As Unemployment Falls Towards 5% - Salaries Have Nowhere To Go But Up

May 22nd, 2015
in econ_news

by Challenger Gray and Christmas

As the economy continues to improve and the unemployment rate continues to drop, many are wondering when wages will see improvement. While wages have been slow to recover, wages (which are typically the last piece of the employment mix to recover) should see a healthy rebound in 2015.

Follow up:


Said John A. Challenger, chief executive officer of Challenger, Gray & Christmas.

The number of metropolitan areas with an unemployment rate below 5.0 percent is growing every month. In these areas, workers already may be difficult to find and there is anecdotal evidence of employers offering better wages and benefits to attract and retain talent.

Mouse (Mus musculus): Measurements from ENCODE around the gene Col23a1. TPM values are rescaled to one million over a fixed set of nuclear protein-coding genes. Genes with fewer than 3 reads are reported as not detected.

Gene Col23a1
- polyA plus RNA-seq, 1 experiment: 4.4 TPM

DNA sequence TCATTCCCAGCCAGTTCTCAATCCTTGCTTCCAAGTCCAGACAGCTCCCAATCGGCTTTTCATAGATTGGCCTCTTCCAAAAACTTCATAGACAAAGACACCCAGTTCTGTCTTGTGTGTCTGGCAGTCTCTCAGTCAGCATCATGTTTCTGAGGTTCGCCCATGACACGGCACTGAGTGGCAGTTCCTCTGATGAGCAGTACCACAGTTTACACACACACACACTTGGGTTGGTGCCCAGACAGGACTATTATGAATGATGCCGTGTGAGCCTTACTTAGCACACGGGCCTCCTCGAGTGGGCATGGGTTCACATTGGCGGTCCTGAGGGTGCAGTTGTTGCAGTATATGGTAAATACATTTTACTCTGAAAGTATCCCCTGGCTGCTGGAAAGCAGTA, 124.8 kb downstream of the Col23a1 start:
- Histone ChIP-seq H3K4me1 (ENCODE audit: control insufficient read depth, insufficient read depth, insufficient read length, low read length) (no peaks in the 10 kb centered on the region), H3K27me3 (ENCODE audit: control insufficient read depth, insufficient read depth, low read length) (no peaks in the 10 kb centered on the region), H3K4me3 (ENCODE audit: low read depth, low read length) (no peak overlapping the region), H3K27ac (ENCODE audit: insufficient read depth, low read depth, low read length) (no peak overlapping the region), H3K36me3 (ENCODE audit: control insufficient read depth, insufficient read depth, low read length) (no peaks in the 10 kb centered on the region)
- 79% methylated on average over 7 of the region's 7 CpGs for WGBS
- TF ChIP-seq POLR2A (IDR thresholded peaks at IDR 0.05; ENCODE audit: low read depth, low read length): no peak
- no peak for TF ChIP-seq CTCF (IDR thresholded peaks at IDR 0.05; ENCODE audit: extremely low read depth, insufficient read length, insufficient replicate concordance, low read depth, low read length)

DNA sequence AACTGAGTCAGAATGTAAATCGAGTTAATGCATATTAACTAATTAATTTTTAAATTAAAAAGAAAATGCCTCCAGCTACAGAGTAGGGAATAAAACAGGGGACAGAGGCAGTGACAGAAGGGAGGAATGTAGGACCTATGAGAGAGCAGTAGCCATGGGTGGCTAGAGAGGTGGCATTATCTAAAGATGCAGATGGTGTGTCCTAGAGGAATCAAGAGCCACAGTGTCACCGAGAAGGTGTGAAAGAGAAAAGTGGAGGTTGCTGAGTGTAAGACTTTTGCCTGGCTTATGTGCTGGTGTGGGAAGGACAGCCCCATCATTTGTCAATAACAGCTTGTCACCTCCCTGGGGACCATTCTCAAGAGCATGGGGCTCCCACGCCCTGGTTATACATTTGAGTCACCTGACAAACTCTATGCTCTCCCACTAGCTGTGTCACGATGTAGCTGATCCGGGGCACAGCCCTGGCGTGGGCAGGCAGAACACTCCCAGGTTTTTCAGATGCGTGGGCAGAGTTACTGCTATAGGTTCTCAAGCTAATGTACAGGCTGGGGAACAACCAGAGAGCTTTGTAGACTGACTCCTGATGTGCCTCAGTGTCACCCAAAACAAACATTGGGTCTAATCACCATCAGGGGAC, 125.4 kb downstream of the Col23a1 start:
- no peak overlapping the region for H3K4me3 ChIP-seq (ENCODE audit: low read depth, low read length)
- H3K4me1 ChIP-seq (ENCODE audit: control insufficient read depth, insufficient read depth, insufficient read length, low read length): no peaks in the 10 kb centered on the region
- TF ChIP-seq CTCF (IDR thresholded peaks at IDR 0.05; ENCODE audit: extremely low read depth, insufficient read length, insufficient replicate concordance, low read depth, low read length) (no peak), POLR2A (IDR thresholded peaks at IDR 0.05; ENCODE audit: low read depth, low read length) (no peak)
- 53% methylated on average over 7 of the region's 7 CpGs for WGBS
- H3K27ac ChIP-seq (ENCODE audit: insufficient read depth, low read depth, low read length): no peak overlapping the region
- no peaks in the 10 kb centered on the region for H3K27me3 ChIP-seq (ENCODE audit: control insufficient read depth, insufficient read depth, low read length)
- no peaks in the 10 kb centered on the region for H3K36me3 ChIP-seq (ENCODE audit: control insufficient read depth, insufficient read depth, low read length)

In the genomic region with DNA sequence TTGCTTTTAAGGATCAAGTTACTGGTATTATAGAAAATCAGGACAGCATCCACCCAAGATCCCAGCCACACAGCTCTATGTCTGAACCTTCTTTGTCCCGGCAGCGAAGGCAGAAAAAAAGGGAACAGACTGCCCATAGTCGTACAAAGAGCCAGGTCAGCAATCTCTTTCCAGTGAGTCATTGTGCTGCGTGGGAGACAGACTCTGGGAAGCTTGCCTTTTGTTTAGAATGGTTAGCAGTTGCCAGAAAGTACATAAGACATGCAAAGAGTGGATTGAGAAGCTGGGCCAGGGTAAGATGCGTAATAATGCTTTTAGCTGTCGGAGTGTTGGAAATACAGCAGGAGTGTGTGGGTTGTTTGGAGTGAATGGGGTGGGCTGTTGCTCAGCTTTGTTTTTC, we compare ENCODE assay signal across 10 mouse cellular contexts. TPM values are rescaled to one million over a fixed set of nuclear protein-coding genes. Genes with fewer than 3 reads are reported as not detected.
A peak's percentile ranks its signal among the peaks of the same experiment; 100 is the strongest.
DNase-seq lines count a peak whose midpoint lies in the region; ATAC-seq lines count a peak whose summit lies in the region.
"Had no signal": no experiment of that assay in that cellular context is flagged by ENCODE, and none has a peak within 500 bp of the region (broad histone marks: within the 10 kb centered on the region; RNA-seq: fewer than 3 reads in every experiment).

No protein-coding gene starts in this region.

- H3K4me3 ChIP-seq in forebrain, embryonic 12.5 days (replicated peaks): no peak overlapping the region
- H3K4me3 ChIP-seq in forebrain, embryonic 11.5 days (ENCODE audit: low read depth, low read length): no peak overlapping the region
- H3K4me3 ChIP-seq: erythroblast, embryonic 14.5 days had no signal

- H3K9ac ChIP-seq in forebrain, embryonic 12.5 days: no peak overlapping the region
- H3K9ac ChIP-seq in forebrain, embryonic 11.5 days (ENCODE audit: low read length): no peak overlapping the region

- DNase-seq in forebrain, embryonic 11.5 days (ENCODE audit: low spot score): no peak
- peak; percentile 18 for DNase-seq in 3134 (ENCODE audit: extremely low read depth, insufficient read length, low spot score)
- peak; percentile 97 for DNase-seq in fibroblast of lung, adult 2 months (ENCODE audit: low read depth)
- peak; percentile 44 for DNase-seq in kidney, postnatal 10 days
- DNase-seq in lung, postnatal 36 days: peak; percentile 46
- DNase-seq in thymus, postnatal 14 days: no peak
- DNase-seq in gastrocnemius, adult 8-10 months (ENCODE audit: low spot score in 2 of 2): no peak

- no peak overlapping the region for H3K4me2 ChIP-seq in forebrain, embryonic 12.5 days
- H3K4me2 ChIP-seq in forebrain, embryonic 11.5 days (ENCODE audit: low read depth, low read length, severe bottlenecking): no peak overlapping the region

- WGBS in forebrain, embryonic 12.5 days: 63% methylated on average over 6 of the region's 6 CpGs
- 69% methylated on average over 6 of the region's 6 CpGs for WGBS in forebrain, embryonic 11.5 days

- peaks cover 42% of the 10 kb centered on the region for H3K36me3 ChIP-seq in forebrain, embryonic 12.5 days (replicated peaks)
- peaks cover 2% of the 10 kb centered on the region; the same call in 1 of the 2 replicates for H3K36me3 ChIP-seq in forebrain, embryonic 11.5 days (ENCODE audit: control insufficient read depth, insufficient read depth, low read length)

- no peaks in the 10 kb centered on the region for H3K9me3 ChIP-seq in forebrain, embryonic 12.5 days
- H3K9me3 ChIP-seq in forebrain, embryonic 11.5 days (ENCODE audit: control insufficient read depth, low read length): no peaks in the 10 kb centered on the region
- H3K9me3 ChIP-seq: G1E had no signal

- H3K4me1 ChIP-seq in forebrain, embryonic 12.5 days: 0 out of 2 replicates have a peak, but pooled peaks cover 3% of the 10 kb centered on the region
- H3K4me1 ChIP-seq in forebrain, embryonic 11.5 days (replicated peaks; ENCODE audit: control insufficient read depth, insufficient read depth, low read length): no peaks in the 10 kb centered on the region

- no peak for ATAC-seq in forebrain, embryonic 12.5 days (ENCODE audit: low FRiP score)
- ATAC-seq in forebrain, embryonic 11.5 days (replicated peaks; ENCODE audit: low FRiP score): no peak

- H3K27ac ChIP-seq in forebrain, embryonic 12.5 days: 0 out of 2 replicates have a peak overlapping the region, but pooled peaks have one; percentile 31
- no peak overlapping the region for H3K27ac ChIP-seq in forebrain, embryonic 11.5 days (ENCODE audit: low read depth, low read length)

The return of higher-skilled, higher-paying manufacturing and construction jobs should also lift wages around the country. Furthermore, as more light is shed on the growing income gap between the haves and have-nots, there appears to be more effort on the part of some to correct the imbalance. Whether, those efforts will be enough to move the scales remains to be seen, but the fact that it is being addressed at all, is certainly a promising development.

Since the recovery began about 64 months ago, job gains have averaged 182,500 per month. That is significantly improves upon the 147,000 new jobs added per month during the 2003 - 2007 economic expansion. Over the last year, job creation has increased to an average of 250,000 new jobs per month. The strongest year during the previous expansion saw average job gains top out at about 239,000 per month.

Meanwhile, unemployment stands at 5.5 percent. However, as of March, there were 127 metropolitan areas with an unemployment rate below 5.0 percent, at which point finding available talent becomes far more difficult for employers. The combined civilian labor force for these metropolitan areas is nearly 47 million, or just over one-third (35 percent) of the 135 million Americans working or looking for work nationwide.